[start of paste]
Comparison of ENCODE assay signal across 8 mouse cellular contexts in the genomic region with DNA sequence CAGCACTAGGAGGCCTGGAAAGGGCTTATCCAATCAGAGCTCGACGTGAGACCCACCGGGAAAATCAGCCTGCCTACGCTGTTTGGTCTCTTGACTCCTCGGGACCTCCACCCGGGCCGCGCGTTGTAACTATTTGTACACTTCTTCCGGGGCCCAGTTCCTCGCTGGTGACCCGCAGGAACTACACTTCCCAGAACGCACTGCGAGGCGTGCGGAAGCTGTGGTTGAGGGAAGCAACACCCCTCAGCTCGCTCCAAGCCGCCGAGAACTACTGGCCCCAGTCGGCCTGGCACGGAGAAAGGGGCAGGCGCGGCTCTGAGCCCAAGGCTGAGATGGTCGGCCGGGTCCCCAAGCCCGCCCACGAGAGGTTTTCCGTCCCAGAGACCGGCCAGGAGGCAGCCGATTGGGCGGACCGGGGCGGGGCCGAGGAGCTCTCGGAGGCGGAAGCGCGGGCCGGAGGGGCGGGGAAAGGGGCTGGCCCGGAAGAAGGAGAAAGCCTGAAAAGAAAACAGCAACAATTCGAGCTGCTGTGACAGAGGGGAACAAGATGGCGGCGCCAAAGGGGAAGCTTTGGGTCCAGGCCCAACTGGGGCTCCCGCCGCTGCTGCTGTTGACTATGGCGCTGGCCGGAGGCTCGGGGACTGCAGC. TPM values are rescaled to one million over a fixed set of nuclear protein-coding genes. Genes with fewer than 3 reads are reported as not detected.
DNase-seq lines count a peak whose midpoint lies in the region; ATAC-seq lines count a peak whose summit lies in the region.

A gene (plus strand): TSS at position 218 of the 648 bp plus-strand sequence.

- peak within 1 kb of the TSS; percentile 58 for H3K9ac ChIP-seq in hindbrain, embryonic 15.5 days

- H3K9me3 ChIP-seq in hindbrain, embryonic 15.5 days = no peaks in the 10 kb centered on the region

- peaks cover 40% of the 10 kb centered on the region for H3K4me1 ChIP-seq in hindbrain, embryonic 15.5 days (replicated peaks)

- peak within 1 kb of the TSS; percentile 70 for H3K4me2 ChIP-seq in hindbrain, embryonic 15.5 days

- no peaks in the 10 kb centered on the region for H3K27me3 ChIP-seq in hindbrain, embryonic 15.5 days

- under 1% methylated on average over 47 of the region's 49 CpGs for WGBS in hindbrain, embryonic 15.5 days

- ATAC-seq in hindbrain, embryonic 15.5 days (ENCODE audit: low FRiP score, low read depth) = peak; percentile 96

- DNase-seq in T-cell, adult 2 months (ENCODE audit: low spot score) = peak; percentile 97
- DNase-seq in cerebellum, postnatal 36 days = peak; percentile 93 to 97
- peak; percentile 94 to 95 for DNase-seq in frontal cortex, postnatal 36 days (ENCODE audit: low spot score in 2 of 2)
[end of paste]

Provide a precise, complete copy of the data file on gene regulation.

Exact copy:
Comparison of ENCODE assay signal across 8 mouse cellular contexts in the genomic region with DNA sequence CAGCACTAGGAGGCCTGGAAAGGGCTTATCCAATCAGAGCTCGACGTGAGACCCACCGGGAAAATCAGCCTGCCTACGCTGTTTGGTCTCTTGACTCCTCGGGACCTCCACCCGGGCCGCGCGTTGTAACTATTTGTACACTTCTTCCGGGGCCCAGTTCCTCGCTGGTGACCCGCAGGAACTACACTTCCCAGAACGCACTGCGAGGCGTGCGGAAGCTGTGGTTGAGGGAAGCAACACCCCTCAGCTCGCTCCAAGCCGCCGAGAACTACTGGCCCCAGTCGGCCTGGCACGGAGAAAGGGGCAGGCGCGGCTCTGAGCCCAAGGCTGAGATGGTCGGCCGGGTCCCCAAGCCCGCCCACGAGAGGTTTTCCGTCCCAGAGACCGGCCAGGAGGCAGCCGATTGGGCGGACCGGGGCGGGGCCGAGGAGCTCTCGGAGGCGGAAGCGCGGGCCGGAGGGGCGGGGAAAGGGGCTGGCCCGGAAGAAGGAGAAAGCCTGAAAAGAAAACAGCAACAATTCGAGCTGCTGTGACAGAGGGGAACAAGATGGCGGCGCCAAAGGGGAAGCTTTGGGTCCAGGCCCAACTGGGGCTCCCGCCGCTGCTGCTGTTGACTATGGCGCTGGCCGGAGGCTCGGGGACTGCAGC. TPM values are rescaled to one million over a fixed set of nuclear protein-coding genes. Genes with fewer than 3 reads are reported as not detected.
DNase-seq lines count a peak whose midpoint lies in the region; ATAC-seq lines count a peak whose summit lies in the region.

A gene (plus strand): TSS at position 218 of the 648 bp plus-strand sequence.

- peak within 1 kb of the TSS; percentile 58 for H3K9ac ChIP-seq in hindbrain, embryonic 15.5 days

- H3K9me3 ChIP-seq in hindbrain, embryonic 15.5 days = no peaks in the 10 kb centered on the region

- peaks cover 40% of the 10 kb centered on the region for H3K4me1 ChIP-seq in hindbrain, embryonic 15.5 days (replicated peaks)

- peak within 1 kb of the TSS; percentile 70 for H3K4me2 ChIP-seq in hindbrain, embryonic 15.5 days

- no peaks in the 10 kb centered on the region for H3K27me3 ChIP-seq in hindbrain, embryonic 15.5 days

- under 1% methylated on average over 47 of the region's 49 CpGs for WGBS in hindbrain, embryonic 15.5 days

- ATAC-seq in hindbrain, embryonic 15.5 days (ENCODE audit: low FRiP score, low read depth) = peak; percentile 96

- DNase-seq in T-cell, adult 2 months (ENCODE audit: low spot score) = peak; percentile 97
- DNase-seq in cerebellum, postnatal 36 days = peak; percentile 93 to 97
- peak; percentile 94 to 95 for DNase-seq in frontal cortex, postnatal 36 days (ENCODE audit: low spot score in 2 of 2)